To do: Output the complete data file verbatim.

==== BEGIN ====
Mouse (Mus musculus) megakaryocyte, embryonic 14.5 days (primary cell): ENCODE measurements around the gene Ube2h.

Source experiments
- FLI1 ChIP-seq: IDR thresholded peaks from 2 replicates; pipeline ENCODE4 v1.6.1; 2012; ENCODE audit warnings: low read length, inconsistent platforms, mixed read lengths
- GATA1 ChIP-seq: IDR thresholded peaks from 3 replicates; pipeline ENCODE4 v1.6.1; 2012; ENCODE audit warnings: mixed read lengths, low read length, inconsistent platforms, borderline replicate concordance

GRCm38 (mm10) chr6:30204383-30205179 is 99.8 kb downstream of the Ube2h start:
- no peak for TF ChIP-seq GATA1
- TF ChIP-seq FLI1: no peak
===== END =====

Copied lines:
Mouse (Mus musculus) megakaryocyte, embryonic 14.5 days (primary cell): ENCODE measurements around the gene Ube2h.

Source experiments
- FLI1 ChIP-seq: IDR thresholded peaks from 2 replicates; pipeline ENCODE4 v1.6.1; 2012; ENCODE audit warnings: low read length, inconsistent platforms, mixed read lengths
- GATA1 ChIP-seq: IDR thresholded peaks from 3 replicates; pipeline ENCODE4 v1.6.1; 2012; ENCODE audit warnings: mixed read lengths, low read length, inconsistent platforms, borderline replicate concordance

GRCm38 (mm10) chr6:30204383-30205179 is 99.8 kb downstream of the Ube2h start:
- no peak for TF ChIP-seq GATA1
- TF ChIP-seq FLI1: no peak